Smoking Made Easy: Pork Tenderloin

perfect-and-delicious-smoked-pork-tenderloin

Pork is one of the most delicious and versatile meats to cook with. Great on its own, all it would take is a few simple modifications in cooking method or seasoning used to transform it into something completely new and just as sumptuous. This would include, of course, smoking it. We’ve already covered grilling methods, but today let’s focus on something new.

When it comes to smoking pork, it's all about the cut. Different cuts of meat can benefit from different spices and different cooking times and techniques. Today, we'll be taking a look at how to make the perfect smoked pork loin and what you'll need to cook it. What techniques will you need to learn? What kind of spices work best? Let's dive in and find out.

In order to get started on a smoked pork tenderloin, you'll need to grab a few things to get started.

For the best smoking experience, choose a wood that compliments the flavors and tenderness of your meat. In this case, hickory is a nice wood to use when smoking a pork tenderloin. You might also add some fruit woods like apple or cherry to enhance the flavor even further and provide some extra variety, too.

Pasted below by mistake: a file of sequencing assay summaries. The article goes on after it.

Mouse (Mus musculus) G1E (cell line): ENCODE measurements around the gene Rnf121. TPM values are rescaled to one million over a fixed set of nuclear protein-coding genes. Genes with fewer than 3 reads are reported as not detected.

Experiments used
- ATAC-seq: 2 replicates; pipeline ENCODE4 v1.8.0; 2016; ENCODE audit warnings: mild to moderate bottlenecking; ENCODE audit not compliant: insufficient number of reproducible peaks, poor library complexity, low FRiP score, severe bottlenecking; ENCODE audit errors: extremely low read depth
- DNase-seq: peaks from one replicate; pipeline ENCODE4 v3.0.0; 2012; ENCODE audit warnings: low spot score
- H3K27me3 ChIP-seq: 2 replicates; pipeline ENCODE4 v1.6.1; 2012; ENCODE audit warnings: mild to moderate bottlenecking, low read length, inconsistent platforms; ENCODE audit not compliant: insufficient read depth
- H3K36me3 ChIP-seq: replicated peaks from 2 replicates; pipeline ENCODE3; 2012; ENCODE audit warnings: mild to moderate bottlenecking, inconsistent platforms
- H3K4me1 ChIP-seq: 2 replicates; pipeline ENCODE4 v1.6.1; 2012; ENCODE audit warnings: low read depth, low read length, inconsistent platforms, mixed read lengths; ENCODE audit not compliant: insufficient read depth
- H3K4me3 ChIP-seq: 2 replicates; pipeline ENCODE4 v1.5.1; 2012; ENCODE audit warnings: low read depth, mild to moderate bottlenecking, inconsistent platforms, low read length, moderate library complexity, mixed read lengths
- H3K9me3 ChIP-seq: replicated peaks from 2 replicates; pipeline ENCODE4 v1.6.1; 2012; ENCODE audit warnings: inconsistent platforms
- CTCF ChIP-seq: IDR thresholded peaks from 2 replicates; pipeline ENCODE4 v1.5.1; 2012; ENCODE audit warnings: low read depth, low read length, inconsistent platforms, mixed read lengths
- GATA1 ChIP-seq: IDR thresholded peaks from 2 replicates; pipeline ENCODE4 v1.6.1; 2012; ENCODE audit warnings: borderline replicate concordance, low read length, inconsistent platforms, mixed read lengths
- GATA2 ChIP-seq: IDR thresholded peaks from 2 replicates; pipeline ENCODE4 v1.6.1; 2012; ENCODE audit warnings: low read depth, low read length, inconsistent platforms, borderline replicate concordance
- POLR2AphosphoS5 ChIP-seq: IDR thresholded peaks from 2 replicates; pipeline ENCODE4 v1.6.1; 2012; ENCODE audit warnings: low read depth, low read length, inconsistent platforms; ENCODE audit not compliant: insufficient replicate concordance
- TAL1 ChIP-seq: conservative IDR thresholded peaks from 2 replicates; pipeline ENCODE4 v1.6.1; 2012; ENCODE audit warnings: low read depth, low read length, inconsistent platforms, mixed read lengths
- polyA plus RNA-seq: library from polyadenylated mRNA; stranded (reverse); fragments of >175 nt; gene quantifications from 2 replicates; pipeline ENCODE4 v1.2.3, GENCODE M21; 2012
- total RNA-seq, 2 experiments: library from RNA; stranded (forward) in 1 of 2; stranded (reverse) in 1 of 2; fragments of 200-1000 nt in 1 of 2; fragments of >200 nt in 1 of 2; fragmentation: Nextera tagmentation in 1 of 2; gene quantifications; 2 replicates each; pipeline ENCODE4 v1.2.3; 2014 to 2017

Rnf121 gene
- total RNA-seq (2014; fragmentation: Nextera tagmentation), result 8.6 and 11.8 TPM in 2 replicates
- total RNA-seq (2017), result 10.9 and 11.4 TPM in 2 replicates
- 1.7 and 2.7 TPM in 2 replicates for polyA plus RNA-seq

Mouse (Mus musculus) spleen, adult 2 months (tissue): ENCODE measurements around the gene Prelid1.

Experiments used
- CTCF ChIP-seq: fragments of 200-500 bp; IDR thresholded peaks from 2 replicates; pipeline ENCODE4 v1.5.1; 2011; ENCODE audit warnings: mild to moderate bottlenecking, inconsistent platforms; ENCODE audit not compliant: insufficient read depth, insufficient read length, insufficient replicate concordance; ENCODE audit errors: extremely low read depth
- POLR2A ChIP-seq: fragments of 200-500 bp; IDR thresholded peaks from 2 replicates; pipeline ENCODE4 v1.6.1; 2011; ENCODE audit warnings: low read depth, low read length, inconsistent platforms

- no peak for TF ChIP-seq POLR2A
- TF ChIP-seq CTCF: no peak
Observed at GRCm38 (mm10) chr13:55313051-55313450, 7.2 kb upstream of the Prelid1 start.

Cooking the Meat

When all your materials are assembled, you can finally begin work on smoking meat.

Step 1: Prep the Pork Tenderloin

Take this prep time for the best final results with your smoked pork tenderloin. To begin, take a sharp knife and carefully trim your pork tenderloin (or loins if you plan to make more than one) of any excess fat or silverskin. Only trim the fat hanging off the loin and avoid cutting off more than you need to. Be cautious not to remove any of the meat, as well.

Once trimmed, dry rub your tenderloin generously with a spice rub mixture and wrap it securely in plastic wrap to store in the fridge overnight, letting the flavors develop until you're ready to cook. The spice rub you choose to use can vary, as there are many rub recipes and store bought varieties that will do the job. The only rule of thumb is that you'll need about 3 tablespoons worth of rub for every pork tenderloin you intend to cook. If you'd like to try making one on your own, use this recipe and adjust the seasoning to your liking as you go:

  • 2 tablespoons dark brown sugar
  • 1 tablespoon sweet paprika
  • 4 teaspoons kosher salt
  • 4 teaspoons garlic powder
  • 4 teaspoons onion powder
  • 3 teaspoons freshly ground black pepper
  • 2 teaspoons cumin
  • 1 teaspoon cayenne pepper or to taste
prep-the-meat-make-spice-rub

Step 2: Prep the Smoker

A half hour before you plan to cook your pork, begin prepping your smoker. Additionally, remember to set out your tenderloin around the same time to let it warm up prior to being smoked, as well as soak any wood chips you might be using in hot water. Depending of what kind of smoke flavor you want to get, choose your wood. You can find more info on that in pretty much any smoker recipe on the blog! Fruit woods, like applewood, is always a good place to start.